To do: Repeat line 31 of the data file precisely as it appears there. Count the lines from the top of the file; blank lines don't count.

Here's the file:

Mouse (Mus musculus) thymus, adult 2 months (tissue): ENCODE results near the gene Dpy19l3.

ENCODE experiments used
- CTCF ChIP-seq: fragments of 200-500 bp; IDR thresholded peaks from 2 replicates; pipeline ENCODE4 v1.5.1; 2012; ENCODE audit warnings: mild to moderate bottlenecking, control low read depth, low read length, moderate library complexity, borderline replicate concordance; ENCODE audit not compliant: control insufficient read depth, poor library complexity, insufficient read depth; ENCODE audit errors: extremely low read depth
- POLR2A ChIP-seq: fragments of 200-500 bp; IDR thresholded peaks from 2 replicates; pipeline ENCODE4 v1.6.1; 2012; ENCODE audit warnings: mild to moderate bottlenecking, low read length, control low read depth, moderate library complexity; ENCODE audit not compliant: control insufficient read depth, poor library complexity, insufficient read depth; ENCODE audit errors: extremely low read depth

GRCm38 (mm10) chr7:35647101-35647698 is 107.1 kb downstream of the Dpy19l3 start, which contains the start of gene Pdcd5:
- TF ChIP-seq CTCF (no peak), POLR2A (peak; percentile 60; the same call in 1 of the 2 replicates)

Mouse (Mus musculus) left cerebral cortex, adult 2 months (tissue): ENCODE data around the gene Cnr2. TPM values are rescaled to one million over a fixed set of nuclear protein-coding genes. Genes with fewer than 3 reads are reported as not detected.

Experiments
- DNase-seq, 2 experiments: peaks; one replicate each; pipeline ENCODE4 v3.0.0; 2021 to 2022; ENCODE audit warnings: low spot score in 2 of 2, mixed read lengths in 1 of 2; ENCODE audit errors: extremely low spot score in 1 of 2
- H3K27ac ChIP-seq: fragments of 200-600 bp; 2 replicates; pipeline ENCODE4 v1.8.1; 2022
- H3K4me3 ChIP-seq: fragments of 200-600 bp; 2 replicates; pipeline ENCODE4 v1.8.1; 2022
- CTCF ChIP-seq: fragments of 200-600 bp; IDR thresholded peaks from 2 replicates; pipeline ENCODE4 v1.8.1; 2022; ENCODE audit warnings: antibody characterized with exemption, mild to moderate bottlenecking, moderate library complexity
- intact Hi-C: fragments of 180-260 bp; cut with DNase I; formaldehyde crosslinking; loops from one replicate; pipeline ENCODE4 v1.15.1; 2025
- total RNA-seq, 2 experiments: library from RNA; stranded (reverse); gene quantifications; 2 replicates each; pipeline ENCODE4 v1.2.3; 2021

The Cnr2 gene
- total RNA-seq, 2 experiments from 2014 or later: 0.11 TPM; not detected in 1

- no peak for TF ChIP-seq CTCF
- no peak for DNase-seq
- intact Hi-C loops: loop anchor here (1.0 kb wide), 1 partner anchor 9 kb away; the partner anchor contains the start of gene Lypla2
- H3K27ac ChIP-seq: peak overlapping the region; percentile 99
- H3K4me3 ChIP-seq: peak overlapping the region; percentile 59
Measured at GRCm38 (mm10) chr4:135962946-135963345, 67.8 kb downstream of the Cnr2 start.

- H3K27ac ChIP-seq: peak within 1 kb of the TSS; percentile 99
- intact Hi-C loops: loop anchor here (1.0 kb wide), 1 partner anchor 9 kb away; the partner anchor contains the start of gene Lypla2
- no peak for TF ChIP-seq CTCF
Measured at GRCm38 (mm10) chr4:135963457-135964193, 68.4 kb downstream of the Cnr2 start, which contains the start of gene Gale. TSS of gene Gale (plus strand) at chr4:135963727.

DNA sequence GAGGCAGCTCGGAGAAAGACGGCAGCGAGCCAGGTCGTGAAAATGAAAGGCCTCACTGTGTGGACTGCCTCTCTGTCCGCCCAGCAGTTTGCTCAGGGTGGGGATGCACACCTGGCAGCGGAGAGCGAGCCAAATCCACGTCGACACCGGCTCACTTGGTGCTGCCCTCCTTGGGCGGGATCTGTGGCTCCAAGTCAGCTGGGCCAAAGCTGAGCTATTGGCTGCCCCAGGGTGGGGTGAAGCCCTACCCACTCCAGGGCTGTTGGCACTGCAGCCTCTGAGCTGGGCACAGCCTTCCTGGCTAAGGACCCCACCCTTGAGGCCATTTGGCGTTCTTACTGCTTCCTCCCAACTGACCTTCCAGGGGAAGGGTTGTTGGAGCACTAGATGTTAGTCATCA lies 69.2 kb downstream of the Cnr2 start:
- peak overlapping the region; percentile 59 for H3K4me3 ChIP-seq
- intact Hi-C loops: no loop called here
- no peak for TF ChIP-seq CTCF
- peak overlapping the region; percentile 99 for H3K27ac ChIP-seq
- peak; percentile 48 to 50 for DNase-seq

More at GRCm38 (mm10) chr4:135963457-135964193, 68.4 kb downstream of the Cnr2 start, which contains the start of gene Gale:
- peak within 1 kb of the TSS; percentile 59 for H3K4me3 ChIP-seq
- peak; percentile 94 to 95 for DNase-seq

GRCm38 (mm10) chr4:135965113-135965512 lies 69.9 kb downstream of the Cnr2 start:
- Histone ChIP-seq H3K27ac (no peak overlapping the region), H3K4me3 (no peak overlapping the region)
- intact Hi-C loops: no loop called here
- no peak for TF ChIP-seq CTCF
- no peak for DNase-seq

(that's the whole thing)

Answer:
- peak overlapping the region; percentile 99 for H3K27ac ChIP-seq